I was feeling overwhelmed last week. Some days, it’s downright hard to juggle all of life’s responsibilities. Working, parenting, and caring for my own wellbeing are all huge tasks on their own, and having to do all of them together can be intimidating.
When life gets crazy, it’s important to take a step back, take a breath, evaluate your resources and obligations, and devise a plan of attack.
First Things First
When multiple tasks are flowing in, I think it’s helpful to take an assessment of what needs to be completed right away. At work, for example, emails can usually be prioritized. To determine the urgency of something, I often ask myself, “How is this impacting the business right now?”
Parenting obligations can also be prioritized. Vital tasks, such as eating, are more important than laundry or chores.
Every obligation has a priority. If your list is getting to be too daunting, take a step back and decide what really needs to be completed now. It’s usually less than you think. Once the “importance queue” has been established, tackle one thing at a time.
Evaluate Your Resources (And Obligations)
I learned the hard way that you don’t need to go through life alone. In fact, you almost can’t. Everyone needs help sometimes.
I was always so reluctant to ask for help, even when it was being offered to me. I guess I used to think asking for help was a sign of weakness. Now, I see it as a sign of strength.
Take a look at each situation and determine what resources you have available at that moment. If someone is offering to help, take them up on the offer. Remember these kind gestures and repay the kindness by helping others when you are able.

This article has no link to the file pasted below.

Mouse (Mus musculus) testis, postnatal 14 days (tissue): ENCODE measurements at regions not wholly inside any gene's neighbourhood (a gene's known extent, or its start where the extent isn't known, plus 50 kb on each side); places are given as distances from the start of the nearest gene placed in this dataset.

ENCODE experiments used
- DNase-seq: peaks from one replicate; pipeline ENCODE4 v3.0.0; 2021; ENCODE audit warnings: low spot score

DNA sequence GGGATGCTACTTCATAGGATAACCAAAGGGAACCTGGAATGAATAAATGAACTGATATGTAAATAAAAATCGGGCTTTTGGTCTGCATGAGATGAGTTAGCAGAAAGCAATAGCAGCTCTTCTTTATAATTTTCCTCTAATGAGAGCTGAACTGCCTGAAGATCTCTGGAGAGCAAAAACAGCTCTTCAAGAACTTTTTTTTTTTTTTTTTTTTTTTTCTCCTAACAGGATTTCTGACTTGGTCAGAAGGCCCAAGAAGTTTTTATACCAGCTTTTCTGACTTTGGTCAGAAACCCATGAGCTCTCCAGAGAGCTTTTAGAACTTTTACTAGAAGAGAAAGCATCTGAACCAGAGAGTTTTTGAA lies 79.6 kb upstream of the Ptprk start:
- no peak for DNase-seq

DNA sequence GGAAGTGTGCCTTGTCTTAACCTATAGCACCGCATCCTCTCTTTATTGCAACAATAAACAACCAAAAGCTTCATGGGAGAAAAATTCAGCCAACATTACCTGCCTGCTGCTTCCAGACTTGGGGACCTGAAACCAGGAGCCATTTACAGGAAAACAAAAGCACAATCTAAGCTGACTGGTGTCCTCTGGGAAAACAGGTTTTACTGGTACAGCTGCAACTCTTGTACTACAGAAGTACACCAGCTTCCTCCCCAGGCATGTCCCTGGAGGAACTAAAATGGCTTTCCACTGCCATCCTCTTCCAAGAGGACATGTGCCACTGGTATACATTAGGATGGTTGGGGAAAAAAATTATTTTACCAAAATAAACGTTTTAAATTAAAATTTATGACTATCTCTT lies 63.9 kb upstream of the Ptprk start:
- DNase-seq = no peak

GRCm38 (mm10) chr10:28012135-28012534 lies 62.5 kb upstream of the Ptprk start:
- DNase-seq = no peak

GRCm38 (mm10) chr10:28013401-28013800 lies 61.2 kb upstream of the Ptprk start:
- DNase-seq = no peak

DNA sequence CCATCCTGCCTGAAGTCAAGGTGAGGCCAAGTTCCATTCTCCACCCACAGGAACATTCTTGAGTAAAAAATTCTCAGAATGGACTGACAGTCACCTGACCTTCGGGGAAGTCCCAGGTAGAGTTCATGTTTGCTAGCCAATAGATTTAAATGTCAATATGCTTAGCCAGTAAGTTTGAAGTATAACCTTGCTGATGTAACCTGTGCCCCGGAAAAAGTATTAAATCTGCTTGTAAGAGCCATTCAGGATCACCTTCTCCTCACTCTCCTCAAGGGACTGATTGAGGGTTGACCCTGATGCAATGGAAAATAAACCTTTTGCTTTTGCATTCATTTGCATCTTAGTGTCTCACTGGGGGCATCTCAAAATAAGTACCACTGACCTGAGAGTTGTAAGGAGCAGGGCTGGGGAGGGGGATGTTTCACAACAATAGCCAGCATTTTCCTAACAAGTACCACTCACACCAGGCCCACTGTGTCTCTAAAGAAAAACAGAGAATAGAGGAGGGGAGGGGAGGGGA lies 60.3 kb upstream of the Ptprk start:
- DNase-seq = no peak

It’s worth noting that if you consistently feel like you’re being stretched too thin, you may need to reevaluate your obligations and cut back.
Devise a Plan
Lastly, as Mark Twain said (and I will paraphrase): break the overwhelming tasks into manageable parts. Then, get to work!
Blindly going through life in a whirlwind isn’t the most productive way to live. To defeat the feeling of being overwhelmed, it takes a clear strategy and dedication.
Once the tasks have been divided by order of importance, consider the steps necessary to complete them. Some will be easy, like making a dentist appointment. Others will be more involved, such as planning a birthday party. No matter what the task, it always helps to have a clear, defined plan to execution.
I try to remember that with a little planning, help, and dedication, I can get through even the toughest of situations.